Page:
What’s most striking is the soil. It’s hard not to imagine this place a continent of bloodshed when the Earth itself seems a vast ocean of blood. But that red, the way it grabs and takes hold of your gaze making it something more than dirt below your feet. That red finds its way onto your clothes, below your fingernails, and coloring your skin, that red that whispers up in small gusts, whirling lyrically in circles, that red tells us: Africa truly is a land unto its own.
But today I can only see that land form inside a walled garden. My layover in Nairobi puts me at the Intercontinental Hotel, which is easily the most high-end hotel I’ve ever stayed at. While it may be lacking in a few modern features, it is the way it allows its guests to completely exist in a different world that that land outside its security checkpoint. One Dutchman, who I briefly spoke with over breakfast, told me while picking at his $30 English Breakfast: “I love this continent and I’ll never leave, but I’ll be damned if I set a foot out on the street.” Through the glass behind him I could see another man taking a morning swim in the pool while African porters began to set out the lounge chairs under the palm trees. Behind those trees: only high walls to keep Africa out.
A quote from V.S. Naipaul has stuck with me since finishing “A Bend in the River”:
“In the beginning, before the arrival of the white men, I had considered myself neutral. I had wanted neither side to win, neither the army nor the rebels. As it turned out, both sides lost.”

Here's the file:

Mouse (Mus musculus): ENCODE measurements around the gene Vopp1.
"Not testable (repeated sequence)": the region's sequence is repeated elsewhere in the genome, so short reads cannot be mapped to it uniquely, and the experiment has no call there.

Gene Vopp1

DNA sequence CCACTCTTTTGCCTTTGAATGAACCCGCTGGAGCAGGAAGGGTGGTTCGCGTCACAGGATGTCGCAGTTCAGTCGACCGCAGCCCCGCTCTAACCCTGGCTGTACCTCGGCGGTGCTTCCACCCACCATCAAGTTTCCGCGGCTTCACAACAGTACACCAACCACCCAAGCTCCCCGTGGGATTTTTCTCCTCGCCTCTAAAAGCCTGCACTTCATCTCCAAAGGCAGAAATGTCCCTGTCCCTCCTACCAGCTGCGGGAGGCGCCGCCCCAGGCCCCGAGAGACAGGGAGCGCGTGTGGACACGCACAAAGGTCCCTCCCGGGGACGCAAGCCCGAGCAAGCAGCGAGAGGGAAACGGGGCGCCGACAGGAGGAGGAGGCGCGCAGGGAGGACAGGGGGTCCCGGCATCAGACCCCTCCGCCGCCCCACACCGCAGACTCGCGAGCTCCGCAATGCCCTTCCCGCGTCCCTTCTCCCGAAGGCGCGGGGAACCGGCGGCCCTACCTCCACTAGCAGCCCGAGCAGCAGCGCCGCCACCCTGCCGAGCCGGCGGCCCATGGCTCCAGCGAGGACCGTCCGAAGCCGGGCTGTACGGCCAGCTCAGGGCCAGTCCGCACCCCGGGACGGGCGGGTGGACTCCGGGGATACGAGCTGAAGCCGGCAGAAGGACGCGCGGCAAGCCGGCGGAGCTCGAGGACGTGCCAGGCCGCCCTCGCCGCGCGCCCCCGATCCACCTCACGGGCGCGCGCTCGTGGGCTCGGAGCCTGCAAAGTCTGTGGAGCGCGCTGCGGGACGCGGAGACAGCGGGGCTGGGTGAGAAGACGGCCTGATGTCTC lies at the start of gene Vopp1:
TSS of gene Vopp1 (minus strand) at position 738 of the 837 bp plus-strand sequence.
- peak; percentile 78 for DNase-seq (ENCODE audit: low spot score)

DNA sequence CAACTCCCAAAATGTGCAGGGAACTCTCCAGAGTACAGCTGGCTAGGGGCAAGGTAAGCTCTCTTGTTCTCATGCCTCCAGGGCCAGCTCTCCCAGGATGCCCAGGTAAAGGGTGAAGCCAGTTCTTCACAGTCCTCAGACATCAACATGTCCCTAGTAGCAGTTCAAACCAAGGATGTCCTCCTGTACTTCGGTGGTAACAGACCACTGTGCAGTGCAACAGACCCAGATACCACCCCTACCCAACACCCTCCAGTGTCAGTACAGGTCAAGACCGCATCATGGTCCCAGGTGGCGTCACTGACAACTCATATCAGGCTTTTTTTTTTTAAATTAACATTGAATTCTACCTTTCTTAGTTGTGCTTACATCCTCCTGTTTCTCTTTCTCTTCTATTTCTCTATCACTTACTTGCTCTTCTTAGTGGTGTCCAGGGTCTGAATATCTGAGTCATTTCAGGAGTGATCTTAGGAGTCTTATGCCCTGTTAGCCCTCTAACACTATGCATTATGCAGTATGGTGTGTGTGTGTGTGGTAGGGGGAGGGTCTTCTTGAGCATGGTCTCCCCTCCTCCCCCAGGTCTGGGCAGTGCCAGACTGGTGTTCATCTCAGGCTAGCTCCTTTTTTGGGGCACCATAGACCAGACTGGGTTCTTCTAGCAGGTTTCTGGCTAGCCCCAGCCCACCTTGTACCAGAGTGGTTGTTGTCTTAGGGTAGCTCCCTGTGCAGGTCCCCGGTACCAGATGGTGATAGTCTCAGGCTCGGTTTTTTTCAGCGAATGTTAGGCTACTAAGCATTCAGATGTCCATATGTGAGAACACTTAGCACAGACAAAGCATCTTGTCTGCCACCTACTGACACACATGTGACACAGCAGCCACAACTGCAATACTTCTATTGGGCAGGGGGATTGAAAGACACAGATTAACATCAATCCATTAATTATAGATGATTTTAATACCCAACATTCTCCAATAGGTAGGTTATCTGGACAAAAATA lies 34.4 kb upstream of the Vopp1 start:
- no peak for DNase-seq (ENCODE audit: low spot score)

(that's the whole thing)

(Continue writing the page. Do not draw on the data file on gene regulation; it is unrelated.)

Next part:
It doesn’t really matter when this was in history, I’ve been here for a single day and I can see the fingerprints of the white men and of colonialism. Before today I understood that colonialism was a terrible failure and a blight on humanity, now I KNOW that.
In any case, when you’re stuck in the Walled Garden, as all you Apple fanatics know, you might as well enjoy the hell out of it. A young British couple and I shared a taxi out to the elephant orphanage and saw the baby elephants being fed and ‘bathed’ in mud and sand. It was a fantastic experience and the donations raised from the daily feeding shows allow them to save the lives of many elephants each year. They are so dedicated to the orphans that each handler spends every minute of the day with the elephant, even sleeping in the same stable room.
I wandered around the city center, shared a delightful cup of coffee with a Zimbabwean refugee who dreamed of going to a veterinarian school in America, and gained a few blisters from my new sandals. It’s a decent start to the next four months in Africa, four months of that red sand.